how do i show that sup A is 1 for the set {cos(X)} from 1 to infinity
thanks for any help
Well, you start by knowing or looking up the definition of "sup"!
The "supremum" or "sup" of a set of numbers (also called "least upper bound" or "lub") is, as "least upper bound" explicitely says, the smallest of all possible upper bounds. While a general set of real numbers may not have a "smallest" or "largest number (the set of all real numbers, x, such that 0< x< 1, has neither) the set of all upper bounds for a set of real numbers always contains smallest member.
So, what are the "upper bounds" for this set. What numbers are larger than any possible value for cos(x)? What is the smallest of those?
(You know, I hope, that $\displaystyle -1\le cos(x)\le 1$ for all x.)
well i am aware that the supremum of this set is 1, and that this is not a maximum as -1<= cos(x)<=1 only over the real numbers and not the integers cos(2k *pi) = 0 however pi is irrational and so for this set we have -1< cos(x) < 1 however i was told that to prove that 1 is the supremum (although being obvious) is difficult and beyond the scope of the course (our lecturer said that he would give a proof after the lecture but i had another lecture so could not stay to see the proof) and i was wondering if anyone could give me one/point me in the right direction because im afraid i do not think that i will be able to do it myself,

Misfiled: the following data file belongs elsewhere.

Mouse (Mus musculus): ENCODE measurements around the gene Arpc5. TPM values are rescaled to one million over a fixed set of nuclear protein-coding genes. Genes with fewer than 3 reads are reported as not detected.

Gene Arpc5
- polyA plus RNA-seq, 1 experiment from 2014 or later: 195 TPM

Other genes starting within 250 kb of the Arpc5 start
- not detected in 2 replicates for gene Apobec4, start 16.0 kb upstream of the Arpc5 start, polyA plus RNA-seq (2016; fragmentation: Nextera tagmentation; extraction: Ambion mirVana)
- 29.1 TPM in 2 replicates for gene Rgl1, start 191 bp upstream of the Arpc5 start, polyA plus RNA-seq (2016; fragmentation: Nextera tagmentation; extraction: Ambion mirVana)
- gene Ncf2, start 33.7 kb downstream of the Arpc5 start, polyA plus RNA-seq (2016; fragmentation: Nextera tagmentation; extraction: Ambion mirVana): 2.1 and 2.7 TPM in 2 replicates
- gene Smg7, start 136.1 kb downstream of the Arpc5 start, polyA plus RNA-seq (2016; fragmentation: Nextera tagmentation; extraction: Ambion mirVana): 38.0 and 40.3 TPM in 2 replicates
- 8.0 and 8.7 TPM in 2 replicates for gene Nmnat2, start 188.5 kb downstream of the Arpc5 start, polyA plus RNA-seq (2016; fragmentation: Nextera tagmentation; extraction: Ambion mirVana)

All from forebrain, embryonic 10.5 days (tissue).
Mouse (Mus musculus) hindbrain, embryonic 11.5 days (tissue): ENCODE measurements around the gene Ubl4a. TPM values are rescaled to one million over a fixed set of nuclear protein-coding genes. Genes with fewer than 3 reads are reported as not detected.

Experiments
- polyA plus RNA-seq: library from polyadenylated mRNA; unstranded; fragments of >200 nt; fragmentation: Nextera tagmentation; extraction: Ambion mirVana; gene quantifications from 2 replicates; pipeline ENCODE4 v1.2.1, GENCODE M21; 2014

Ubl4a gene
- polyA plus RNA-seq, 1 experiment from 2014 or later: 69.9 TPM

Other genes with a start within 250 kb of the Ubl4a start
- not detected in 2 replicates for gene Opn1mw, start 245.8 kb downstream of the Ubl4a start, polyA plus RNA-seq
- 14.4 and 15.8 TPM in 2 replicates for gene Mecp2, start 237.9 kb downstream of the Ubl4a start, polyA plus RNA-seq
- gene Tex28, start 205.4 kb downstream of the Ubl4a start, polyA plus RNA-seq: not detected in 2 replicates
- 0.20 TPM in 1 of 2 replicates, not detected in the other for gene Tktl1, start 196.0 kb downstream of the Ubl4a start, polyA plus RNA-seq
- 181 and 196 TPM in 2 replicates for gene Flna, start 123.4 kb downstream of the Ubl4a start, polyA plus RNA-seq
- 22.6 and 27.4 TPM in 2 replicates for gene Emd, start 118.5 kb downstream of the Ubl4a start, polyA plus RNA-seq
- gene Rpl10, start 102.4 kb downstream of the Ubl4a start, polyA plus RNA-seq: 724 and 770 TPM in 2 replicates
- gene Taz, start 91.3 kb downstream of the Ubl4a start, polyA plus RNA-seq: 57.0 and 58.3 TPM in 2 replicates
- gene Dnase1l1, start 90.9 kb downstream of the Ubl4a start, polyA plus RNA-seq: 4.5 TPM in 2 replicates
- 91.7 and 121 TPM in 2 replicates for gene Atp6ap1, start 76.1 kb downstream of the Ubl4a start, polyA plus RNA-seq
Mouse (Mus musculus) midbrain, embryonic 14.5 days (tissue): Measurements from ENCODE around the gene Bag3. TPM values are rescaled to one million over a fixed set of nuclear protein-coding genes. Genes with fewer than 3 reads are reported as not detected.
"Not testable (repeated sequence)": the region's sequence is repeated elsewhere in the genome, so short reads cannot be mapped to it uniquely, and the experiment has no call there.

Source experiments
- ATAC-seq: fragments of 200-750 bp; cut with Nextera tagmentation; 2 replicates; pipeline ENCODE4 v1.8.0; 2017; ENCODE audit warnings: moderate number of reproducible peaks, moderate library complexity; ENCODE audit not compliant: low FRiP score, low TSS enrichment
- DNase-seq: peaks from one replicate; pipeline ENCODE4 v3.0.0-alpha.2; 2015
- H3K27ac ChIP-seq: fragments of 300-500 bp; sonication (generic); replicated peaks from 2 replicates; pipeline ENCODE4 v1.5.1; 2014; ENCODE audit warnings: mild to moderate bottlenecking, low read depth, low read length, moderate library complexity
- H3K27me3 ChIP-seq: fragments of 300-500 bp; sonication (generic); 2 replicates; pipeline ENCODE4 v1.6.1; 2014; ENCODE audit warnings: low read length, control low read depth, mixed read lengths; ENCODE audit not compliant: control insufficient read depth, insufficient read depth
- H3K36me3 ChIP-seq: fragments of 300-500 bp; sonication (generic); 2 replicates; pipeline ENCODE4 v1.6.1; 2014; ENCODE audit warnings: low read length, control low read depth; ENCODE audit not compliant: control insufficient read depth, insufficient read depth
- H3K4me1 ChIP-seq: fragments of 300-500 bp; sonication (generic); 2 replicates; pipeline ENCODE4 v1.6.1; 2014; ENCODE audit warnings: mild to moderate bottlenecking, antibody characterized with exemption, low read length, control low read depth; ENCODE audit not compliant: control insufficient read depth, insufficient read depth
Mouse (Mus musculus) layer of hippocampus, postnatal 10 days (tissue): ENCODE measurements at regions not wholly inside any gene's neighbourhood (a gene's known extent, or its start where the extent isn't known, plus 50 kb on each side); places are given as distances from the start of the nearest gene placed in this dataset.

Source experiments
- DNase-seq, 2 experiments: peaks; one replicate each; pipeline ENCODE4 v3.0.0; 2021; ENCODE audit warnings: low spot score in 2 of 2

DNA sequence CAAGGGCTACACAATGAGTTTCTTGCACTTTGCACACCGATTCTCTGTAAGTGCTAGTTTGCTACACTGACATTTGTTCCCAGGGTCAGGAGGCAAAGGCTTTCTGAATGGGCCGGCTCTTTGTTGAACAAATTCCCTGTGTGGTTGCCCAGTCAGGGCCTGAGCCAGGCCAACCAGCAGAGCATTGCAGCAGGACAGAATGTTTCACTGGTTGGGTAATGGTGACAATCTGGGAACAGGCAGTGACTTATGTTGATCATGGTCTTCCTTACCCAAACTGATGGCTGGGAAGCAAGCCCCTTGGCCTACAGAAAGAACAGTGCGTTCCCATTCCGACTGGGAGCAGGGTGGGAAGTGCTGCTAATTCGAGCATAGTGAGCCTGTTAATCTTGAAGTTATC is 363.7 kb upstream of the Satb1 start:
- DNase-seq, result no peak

thanks for any help
I did not understand that "x" was to be a positive integer! That does make the problem a lot harder than I a had thought.
Given any integer, n, write $\displaystyle 2\pi$ to n decimal places. Then we can say that $\displaystyle 2\pi$ is equal to $\displaystyle \frac{6283185307179586476925286766559...}{10^n}$ where the numerator is $\displaystyle 2\pi$ to n decimal places with the decimal point dropped (i.e. multiplied by $\displaystyle 10^n$). Take k to be the integer $\displaystyle 10^n$. For that $\displaystyle 2k\pi$ is the integer 6283185307179586476925286766559 yet is very close to a multiple of $\displaystyle 2\pi$ so the cosine of that integer is very very close to 1. Taking more and more decimal places of $\displaystyle 2\pi$ we get higher and higher integers whose cosine is closer and closer to 1. Given any number, $\displaystyle \delta< 1$, we can take enough decimal places to get cosine of that integer closer to 1 than $\displaystyle \delta$. Thus, no number less than 1 can be an upper bound on the set and since 1 is an upper bound, it is the least upper bound.